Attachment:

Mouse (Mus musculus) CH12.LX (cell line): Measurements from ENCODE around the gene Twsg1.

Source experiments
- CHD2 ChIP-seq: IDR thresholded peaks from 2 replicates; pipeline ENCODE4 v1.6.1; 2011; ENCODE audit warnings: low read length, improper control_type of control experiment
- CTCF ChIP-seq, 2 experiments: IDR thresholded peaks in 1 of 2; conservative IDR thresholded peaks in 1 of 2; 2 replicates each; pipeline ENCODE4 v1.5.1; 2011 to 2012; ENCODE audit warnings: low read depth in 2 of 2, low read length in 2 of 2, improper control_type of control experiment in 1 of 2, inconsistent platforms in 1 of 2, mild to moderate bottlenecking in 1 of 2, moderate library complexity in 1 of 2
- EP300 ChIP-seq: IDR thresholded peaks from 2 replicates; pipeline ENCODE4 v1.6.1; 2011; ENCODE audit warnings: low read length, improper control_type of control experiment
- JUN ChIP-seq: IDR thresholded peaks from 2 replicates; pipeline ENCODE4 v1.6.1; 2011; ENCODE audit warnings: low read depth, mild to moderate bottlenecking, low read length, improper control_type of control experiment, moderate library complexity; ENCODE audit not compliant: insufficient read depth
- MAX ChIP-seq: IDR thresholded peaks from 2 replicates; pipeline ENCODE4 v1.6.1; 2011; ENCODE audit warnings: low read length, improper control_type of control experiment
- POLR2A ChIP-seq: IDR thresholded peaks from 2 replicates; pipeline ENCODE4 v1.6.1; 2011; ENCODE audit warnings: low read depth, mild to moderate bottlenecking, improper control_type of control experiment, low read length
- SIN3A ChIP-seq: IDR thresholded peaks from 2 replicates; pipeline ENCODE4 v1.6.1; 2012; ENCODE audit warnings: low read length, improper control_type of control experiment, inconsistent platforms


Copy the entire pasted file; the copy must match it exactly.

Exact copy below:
Mouse (Mus musculus) CH12.LX (cell line): Measurements from ENCODE around the gene Twsg1.

Source experiments
- CHD2 ChIP-seq: IDR thresholded peaks from 2 replicates; pipeline ENCODE4 v1.6.1; 2011; ENCODE audit warnings: low read length, improper control_type of control experiment
- CTCF ChIP-seq, 2 experiments: IDR thresholded peaks in 1 of 2; conservative IDR thresholded peaks in 1 of 2; 2 replicates each; pipeline ENCODE4 v1.5.1; 2011 to 2012; ENCODE audit warnings: low read depth in 2 of 2, low read length in 2 of 2, improper control_type of control experiment in 1 of 2, inconsistent platforms in 1 of 2, mild to moderate bottlenecking in 1 of 2, moderate library complexity in 1 of 2
- EP300 ChIP-seq: IDR thresholded peaks from 2 replicates; pipeline ENCODE4 v1.6.1; 2011; ENCODE audit warnings: low read length, improper control_type of control experiment
- JUN ChIP-seq: IDR thresholded peaks from 2 replicates; pipeline ENCODE4 v1.6.1; 2011; ENCODE audit warnings: low read depth, mild to moderate bottlenecking, low read length, improper control_type of control experiment, moderate library complexity; ENCODE audit not compliant: insufficient read depth
- MAX ChIP-seq: IDR thresholded peaks from 2 replicates; pipeline ENCODE4 v1.6.1; 2011; ENCODE audit warnings: low read length, improper control_type of control experiment
- POLR2A ChIP-seq: IDR thresholded peaks from 2 replicates; pipeline ENCODE4 v1.6.1; 2011; ENCODE audit warnings: low read depth, mild to moderate bottlenecking, improper control_type of control experiment, low read length
- SIN3A ChIP-seq: IDR thresholded peaks from 2 replicates; pipeline ENCODE4 v1.6.1; 2012; ENCODE audit warnings: low read length, improper control_type of control experiment, inconsistent platforms